One of the most beloved descriptions of the Trinity by all of its students is Gregory Nazianzus':
"No sooner do I conceive of the One than I am illumined by the Splendour of the Three; no sooner do I distinguish Them than I am carried back to the One. When I think of any One of the Three I think of Him as the Whole.... When I contemplate the Three together, I see but one torch, and cannot divide or measure out the Undivided Light."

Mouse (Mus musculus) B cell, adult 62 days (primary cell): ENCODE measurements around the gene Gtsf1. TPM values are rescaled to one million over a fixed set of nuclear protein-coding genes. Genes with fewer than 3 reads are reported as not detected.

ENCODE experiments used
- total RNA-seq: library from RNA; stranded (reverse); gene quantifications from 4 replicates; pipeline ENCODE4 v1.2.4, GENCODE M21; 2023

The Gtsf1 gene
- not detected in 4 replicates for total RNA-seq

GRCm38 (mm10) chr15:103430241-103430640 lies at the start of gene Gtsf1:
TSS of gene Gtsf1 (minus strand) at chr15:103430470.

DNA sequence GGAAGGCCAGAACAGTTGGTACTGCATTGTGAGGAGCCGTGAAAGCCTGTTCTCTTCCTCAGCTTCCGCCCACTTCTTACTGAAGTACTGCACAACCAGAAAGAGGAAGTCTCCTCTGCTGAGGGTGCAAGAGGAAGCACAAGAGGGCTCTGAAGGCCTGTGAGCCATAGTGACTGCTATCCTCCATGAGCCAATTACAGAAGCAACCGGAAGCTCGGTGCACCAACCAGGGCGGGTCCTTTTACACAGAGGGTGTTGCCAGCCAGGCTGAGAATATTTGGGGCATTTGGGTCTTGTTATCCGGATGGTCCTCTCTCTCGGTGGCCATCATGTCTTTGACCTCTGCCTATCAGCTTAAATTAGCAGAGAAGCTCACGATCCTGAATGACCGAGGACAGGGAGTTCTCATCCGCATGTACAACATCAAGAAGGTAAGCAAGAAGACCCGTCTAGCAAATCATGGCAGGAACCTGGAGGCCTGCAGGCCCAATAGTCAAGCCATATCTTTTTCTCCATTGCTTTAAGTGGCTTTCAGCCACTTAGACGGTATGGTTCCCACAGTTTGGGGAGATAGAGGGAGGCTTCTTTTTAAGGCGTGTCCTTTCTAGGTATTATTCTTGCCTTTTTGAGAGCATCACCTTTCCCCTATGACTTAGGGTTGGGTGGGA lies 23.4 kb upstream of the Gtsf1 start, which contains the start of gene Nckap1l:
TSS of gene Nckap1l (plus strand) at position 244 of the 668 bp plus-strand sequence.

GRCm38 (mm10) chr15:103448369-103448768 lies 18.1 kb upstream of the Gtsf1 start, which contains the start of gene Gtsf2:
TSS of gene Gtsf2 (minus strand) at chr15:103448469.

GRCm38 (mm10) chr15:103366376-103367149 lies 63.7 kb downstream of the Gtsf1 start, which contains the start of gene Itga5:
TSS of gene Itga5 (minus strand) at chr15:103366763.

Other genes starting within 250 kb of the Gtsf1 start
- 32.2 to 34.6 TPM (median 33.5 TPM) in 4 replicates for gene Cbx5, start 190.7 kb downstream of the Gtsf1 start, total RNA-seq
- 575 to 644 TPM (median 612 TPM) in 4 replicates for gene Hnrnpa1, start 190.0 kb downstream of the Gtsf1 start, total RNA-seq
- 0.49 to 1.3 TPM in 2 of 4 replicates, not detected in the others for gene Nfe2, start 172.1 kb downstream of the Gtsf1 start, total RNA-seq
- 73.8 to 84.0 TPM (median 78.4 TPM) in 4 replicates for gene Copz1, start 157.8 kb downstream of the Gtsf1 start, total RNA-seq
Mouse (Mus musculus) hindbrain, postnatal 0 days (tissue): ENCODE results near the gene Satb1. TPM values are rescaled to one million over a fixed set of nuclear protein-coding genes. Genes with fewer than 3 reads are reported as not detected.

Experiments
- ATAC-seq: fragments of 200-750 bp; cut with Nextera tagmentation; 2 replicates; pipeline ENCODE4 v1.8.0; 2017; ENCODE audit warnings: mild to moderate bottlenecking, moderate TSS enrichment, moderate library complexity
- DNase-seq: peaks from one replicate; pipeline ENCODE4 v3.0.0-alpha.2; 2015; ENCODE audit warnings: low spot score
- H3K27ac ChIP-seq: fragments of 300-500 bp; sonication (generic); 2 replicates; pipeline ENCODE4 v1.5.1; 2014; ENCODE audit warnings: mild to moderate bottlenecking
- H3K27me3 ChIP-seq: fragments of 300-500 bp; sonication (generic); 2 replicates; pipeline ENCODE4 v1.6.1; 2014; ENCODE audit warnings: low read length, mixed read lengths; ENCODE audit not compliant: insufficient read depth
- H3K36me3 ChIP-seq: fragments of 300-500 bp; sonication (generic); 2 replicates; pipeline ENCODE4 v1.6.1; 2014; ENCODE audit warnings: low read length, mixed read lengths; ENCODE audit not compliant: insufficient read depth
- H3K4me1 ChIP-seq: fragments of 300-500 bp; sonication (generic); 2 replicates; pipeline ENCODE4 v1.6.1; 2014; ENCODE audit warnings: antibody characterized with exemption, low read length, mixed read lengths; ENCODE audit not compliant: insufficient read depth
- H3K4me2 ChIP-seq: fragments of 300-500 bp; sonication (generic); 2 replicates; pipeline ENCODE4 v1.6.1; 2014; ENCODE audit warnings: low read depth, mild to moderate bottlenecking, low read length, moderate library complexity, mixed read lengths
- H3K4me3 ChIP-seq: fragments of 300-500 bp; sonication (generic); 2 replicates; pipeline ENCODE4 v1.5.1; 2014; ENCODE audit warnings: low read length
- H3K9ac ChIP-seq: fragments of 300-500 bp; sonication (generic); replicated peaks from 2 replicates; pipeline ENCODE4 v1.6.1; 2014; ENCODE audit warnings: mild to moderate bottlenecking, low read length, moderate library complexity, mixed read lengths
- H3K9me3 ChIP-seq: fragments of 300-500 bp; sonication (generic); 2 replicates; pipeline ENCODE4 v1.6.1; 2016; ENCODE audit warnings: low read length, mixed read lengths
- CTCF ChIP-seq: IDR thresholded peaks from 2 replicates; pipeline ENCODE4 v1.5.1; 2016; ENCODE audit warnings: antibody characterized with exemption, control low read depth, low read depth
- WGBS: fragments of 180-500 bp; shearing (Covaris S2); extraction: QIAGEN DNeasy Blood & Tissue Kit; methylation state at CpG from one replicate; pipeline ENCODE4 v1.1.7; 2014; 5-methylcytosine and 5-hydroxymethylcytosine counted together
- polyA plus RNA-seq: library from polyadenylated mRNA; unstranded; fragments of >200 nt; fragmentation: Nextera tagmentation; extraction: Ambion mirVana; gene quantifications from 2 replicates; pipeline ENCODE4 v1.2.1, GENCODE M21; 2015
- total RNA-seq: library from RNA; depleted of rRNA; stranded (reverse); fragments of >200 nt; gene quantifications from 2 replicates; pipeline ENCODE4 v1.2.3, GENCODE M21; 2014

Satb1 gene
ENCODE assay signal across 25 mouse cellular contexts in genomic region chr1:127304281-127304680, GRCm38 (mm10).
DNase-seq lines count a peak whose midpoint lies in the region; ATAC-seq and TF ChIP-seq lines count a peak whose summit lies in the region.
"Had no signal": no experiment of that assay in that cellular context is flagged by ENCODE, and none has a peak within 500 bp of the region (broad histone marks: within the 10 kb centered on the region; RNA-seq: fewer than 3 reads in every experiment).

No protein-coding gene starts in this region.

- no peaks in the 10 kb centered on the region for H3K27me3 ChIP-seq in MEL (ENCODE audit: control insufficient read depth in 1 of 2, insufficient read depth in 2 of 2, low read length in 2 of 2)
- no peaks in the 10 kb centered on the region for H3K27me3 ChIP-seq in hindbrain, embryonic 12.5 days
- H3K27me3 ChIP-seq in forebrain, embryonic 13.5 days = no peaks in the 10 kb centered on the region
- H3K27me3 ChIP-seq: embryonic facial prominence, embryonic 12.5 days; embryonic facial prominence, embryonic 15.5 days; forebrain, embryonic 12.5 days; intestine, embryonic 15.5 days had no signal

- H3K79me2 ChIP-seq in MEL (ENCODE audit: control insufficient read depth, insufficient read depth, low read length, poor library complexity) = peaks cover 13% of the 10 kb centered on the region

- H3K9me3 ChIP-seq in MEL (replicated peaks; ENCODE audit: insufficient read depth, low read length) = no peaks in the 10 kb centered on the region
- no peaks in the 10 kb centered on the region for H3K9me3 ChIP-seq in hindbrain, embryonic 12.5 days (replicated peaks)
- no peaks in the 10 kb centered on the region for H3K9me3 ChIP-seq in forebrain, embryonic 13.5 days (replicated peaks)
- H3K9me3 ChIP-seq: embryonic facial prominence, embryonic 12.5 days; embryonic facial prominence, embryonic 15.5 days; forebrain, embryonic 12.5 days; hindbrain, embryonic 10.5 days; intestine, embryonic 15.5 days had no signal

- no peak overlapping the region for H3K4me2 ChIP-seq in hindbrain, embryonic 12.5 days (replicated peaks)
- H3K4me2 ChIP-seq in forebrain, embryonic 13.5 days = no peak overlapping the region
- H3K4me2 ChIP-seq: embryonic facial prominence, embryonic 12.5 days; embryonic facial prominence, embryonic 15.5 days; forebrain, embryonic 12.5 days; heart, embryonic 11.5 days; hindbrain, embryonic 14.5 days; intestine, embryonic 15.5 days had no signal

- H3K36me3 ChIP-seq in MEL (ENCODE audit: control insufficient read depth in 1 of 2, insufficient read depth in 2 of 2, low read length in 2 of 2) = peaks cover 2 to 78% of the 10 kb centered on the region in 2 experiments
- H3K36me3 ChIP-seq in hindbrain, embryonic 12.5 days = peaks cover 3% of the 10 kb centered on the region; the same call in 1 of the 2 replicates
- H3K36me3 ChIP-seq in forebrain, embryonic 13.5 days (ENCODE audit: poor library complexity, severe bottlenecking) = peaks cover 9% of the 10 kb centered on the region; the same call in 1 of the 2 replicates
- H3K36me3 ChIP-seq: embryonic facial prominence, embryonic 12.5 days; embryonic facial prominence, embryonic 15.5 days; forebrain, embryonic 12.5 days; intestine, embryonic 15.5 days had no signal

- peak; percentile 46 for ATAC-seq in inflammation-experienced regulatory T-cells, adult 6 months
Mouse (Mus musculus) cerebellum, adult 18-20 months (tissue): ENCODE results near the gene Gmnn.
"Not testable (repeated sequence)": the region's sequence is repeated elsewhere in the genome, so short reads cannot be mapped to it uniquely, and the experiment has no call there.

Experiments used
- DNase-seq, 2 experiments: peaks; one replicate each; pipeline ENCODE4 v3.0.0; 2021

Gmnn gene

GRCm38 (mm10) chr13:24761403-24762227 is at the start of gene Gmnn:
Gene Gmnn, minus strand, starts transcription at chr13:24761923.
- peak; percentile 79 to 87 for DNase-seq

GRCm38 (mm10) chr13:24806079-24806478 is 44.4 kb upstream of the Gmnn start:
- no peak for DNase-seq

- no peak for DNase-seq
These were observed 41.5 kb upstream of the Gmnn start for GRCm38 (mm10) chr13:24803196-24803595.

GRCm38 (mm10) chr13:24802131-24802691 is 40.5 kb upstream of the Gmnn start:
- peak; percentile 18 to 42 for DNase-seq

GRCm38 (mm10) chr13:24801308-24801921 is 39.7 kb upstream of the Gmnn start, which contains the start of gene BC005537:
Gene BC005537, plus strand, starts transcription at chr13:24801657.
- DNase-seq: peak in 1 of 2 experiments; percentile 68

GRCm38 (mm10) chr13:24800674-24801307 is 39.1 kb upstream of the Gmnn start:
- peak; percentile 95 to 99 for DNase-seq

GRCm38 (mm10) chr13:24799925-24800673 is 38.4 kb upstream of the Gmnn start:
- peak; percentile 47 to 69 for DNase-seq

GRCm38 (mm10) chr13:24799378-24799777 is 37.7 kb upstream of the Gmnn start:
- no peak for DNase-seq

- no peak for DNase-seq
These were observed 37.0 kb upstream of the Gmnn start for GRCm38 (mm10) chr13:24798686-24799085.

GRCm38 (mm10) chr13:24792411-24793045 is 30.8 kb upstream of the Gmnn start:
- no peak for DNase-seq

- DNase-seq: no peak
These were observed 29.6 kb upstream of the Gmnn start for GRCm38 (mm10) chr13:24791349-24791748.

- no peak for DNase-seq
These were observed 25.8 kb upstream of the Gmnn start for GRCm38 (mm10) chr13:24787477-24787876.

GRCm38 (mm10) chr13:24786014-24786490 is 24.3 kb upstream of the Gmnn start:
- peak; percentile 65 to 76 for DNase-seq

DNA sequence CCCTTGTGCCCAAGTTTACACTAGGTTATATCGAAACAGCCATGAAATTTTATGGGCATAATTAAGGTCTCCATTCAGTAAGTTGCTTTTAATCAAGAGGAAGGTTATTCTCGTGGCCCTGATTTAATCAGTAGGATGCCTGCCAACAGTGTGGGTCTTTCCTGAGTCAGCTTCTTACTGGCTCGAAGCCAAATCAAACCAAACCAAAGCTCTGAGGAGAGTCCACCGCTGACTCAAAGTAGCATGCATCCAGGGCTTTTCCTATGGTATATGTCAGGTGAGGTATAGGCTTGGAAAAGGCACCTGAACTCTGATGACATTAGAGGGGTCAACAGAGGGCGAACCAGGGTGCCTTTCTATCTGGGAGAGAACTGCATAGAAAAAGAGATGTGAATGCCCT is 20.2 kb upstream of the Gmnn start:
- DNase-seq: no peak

Many things have been compared to this dizzying concept of triunity—a family, mosaics, an irreducibly complex biological system—but what better picture of it in corporate worship is there than polyphony? One often hears that, in polyphony, each voice remains independent throughout. Quite the contrary, no voice could be removed from polyphonic music without the rest of the voices losing their aesthetic appeal. The same is not true in homophonic music, where there is simply a melody and chords whose presence or exact manifestation is optional. Polyphony exults in the distinguishability but inseparability of its voices. That same desire to bask in the simultaneous unity and diversity of the Trinity in Nazianzus is present in John Dunstable. Anyone, be he Protestant, Roman Catholic, or Eastern Orthodox, wishing to see an exuberant understanding of the Trinity spill into aesthetics need look no farther than the Burgundian music of the Middle Ages. This is music "exulting in the three-fold God".